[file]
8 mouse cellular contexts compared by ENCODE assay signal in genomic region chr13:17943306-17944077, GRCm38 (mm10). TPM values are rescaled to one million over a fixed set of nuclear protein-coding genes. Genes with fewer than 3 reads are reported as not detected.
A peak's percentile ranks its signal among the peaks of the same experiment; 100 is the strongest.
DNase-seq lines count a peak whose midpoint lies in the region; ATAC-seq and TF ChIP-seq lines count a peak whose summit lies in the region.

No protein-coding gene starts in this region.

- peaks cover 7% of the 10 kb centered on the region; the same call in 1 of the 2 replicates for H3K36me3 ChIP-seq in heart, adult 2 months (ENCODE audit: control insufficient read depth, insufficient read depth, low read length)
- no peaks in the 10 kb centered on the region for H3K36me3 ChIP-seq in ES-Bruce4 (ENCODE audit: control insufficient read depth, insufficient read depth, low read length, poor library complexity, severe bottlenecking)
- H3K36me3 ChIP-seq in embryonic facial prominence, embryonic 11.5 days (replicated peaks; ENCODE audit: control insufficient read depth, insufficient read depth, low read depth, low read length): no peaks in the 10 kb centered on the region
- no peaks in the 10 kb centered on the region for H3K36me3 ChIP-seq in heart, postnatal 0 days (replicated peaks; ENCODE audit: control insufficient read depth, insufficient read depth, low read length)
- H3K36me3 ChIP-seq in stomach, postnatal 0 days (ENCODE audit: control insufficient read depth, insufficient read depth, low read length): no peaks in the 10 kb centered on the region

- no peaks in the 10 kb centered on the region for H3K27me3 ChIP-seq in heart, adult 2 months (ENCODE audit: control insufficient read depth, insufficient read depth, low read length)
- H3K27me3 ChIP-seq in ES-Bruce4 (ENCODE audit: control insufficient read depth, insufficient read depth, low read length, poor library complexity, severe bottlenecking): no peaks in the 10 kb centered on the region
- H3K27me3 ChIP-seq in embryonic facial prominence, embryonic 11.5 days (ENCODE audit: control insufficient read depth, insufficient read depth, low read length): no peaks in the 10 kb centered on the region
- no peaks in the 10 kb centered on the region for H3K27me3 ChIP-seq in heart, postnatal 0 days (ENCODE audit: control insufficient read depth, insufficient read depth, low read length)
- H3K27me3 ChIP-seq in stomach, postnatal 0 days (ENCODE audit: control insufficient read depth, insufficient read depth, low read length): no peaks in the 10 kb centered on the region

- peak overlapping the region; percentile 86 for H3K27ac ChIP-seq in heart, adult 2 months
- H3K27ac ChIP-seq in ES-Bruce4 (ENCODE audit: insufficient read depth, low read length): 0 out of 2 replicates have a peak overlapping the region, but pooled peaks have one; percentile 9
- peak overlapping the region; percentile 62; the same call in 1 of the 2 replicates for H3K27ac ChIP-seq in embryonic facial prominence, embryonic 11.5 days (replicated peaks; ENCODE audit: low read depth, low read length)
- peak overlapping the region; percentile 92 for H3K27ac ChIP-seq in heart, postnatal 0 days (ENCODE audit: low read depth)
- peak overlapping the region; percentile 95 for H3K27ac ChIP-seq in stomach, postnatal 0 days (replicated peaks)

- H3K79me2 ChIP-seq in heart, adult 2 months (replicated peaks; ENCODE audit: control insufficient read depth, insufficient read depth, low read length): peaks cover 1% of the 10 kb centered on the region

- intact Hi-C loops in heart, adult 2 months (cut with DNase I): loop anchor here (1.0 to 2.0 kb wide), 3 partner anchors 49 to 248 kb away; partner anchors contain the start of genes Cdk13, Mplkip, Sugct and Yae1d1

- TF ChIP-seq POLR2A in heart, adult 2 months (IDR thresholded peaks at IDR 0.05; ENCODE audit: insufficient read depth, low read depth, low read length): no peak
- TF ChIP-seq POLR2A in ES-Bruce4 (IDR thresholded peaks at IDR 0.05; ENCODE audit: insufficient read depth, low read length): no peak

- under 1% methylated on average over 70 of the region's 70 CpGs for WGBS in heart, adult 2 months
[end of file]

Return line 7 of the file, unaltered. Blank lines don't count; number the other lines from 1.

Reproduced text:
- H3K36me3 ChIP-seq in embryonic facial prominence, embryonic 11.5 days (replicated peaks; ENCODE audit: control insufficient read depth, insufficient read depth, low read depth, low read length): no peaks in the 10 kb centered on the region